I'm starting a new series called First Year Covers, the purpose of which should be obvious. I'll take a famous magazine and share a gallery featuring all or selected covers from its first year of publication. For no particular reason I've chosen Hugh Hefner's Playboy for the first entry. Scratch that - there is a reason. Aside from all the controversy Playboy has courted almost since its first issue published in December 1953 -- and featuring previously unseen nude photos of Marilyn Monroe -- many of its covers in the early days are fun and imaginative exercises in graphic design. So with that out of the way, let's enjoy a look at the twelve months of Playboy covers, plus a bonus 13th cover to round out 1954. Sorry fellas, no nudity here.
Here are some wonderful artifacts from the days when public utility companies at least tried to pretend like they cared about their customers or wanted some sort of connection with their communities. This gallery features covers from a series of Christmas "Cooky Books" produced by the Wisconsin Electric Power Company in the 1950s, '60s, and '70s. The designs run from homey but bland to festive to delightfully cheerful and mid-century. One note: In fairness, the current version of this company, We Energies, still produces this book. Good on them. Most scans courtesy eBay. Click on any image for the full-size version.
Today's beauty comes to us from the mid 1960s, during what I think of as the golden age of amusement parks. It dates (I believe) from 1964, when the first Sea World opened in the Mission Bay area of San Diego, California. Located on 22 acres, the original vision for the park was a giant underwater restaurant. I think the amusement park was definitely the way to go. Sea World's owners spared no expense with this brochure, as it has the evocative prose and lush illustrations typical of the best brochures and advertising material of the mid-century period. Behold the beauty of the front cover: Let's take a closer look at that logo, for it is wonderful. Just two colors here, but a great contrast of typefaces. And turning the standard '60s grid globe into a fish? Genius. Bef...
Sometimes I see a piece of pop art and just know it's from the 1950s without knowing anything else about it. Such is the case with this phenomenal piece from 1956, advertising a concert called Modern Jazz for '56, which seems to have been a package tour. It featured artists such as Chris Connor, the Modern Jazz Quartet, the Don Shirley Duo, and Herbie Mann and was sold as "an enjoyable evening with your favorite modern jazz artists." This particular concert was held on January 27, 1956 at the Victoria Theatre in what I believe is Kansas City. Dig this beauty, man: I would frame this gem in a heartbeat if I had it. So totally mid-century and just oozing with that hep cat charm you also find on a lot of jazz album covers from the period. A concert review published on January 29th b...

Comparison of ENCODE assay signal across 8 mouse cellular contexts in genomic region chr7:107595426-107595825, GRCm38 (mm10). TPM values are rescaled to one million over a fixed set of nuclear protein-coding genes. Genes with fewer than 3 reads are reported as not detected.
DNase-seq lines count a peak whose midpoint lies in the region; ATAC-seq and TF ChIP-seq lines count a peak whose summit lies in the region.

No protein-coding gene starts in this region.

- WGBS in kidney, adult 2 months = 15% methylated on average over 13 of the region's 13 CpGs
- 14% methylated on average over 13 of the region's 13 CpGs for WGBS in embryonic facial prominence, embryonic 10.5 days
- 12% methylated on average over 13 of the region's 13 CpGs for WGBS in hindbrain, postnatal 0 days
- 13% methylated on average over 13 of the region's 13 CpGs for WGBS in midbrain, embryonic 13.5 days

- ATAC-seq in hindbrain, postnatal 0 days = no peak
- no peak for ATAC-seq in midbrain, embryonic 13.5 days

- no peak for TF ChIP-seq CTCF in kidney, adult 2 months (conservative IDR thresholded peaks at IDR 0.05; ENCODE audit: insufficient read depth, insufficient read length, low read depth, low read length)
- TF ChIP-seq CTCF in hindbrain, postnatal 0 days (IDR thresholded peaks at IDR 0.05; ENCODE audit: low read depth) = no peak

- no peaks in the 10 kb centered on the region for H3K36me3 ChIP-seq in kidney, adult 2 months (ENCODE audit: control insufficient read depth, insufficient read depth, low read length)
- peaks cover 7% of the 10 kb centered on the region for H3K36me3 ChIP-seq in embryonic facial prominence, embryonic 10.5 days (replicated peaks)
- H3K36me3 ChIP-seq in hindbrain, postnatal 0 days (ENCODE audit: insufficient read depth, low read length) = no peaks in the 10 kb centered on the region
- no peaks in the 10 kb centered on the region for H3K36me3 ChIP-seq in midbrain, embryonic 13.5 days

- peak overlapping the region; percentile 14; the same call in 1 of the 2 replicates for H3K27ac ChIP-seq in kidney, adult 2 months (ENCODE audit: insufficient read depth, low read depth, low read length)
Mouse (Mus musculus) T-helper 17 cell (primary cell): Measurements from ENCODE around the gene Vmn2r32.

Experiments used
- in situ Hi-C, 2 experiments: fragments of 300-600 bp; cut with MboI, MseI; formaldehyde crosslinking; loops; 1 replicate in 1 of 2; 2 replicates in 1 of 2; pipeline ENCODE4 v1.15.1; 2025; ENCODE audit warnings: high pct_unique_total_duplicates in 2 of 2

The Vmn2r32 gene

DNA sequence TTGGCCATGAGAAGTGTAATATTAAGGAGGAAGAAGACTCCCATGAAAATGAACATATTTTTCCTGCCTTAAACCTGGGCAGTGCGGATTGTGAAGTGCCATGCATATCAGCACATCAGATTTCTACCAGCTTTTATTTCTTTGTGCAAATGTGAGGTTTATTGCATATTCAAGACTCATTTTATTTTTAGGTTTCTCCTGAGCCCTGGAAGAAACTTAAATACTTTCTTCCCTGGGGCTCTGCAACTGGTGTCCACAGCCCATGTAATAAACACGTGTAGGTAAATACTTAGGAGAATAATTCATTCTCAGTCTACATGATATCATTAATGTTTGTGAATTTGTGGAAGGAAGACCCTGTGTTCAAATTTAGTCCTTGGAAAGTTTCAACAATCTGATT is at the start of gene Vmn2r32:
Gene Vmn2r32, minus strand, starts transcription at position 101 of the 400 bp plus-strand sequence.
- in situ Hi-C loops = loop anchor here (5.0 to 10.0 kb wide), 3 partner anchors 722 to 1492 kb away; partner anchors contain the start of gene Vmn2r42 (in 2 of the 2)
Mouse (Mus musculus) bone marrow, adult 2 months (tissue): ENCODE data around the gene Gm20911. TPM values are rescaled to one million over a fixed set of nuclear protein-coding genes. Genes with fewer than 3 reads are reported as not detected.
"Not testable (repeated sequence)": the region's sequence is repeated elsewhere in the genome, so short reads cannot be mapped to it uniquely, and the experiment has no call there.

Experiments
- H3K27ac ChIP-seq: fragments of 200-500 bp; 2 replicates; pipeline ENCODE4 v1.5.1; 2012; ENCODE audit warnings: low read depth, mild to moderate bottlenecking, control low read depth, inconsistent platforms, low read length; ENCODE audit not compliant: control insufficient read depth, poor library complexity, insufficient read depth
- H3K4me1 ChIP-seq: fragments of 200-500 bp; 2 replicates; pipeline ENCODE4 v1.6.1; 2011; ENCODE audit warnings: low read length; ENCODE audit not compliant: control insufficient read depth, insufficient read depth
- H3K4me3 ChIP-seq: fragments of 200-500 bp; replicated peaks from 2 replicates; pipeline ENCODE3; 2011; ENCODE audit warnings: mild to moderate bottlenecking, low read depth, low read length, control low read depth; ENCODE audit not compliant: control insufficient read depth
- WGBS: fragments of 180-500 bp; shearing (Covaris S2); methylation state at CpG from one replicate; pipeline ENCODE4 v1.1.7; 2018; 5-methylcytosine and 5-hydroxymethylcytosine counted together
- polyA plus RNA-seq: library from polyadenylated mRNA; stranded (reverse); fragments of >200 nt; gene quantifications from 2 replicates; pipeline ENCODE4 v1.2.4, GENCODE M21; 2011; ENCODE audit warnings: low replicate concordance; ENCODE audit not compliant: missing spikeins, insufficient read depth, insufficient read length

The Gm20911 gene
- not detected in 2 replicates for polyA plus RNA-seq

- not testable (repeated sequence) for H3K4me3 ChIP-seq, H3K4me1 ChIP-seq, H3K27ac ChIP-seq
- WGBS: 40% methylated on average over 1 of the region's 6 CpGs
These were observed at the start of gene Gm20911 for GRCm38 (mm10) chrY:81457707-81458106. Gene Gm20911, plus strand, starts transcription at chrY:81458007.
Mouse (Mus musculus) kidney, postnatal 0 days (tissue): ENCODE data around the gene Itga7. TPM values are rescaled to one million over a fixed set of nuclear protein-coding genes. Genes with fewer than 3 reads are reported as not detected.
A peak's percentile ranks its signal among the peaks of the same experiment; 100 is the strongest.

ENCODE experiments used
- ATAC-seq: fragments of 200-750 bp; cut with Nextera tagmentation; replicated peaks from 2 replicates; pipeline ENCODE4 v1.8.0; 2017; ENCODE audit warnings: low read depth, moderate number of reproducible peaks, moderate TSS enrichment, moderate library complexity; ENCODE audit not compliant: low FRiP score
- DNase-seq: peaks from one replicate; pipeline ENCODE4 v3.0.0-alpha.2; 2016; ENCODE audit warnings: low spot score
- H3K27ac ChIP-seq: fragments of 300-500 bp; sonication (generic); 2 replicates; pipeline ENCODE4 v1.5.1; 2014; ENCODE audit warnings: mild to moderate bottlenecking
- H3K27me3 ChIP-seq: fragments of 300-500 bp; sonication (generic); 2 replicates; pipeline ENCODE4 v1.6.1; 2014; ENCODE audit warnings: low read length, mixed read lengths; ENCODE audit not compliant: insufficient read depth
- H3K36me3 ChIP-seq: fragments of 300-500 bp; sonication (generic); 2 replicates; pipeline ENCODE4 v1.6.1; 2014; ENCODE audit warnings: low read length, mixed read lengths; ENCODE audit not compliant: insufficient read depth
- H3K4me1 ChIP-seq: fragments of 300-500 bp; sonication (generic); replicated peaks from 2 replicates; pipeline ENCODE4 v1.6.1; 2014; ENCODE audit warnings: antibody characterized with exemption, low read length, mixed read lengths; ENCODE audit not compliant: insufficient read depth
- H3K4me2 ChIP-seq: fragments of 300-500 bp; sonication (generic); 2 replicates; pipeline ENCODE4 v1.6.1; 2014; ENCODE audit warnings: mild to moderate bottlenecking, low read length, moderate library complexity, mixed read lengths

I know that making fun of 1970s fashion is an easy thing to do, and I certainly enjoy a good bell-bottom or earth tone joke as much as the next guy. But one thing that gets overlooked in '70s jokes is how primitive the home exercise equipment of that time looks compared to now. To illustrate, here are three pages from the Fall 1977 Sears catalog that showcase home workout equipment made up of approximately 86.3% pipes and belts. Let's get physical!
Whether for their graphic design, optimistic photographs, or quaint vintage charm, I always have a blast looking at old college course catalogs. So I'm going to share some of my favorites with you, grouped by decade. Up first are the groovy '70s. Here are one dozen college course catalogs from the Me Decade, covering both undergraduate and graduate schools from small junior/community colleges to well-known and prestigious universities. (All images courtesy the Internet Archive.)
Courtesy this vintage car dealership postcard comes this fun image of the 1964 Mercury Comet Caliente Convertible. It's the best bargain under the big top!
I'm not sure what the date is on this fantastic Mobiloil Special brochure, but it needs to be shared anyway. The arrow motif on the first page is my favorite, but let's not overlook the clever and fun gas station attendant illustrations either.
Antique Memorial Day postcards are among the most evocative piece of vintage ephemera you can collect. With their elegant imagery mixing both patriotism and remembrance of those who died in service of this country, they are almost uniformly somber but almost uplifting at the same time. The postcards on display here mostly date from the first few decades of the 20th century, when the holiday was more often known as Decoration Day. That's due to its roots as a day to decorate the graves of fallen Civil War soldiers. Not coincidentally, these cards are heavy on the Civil War imagery.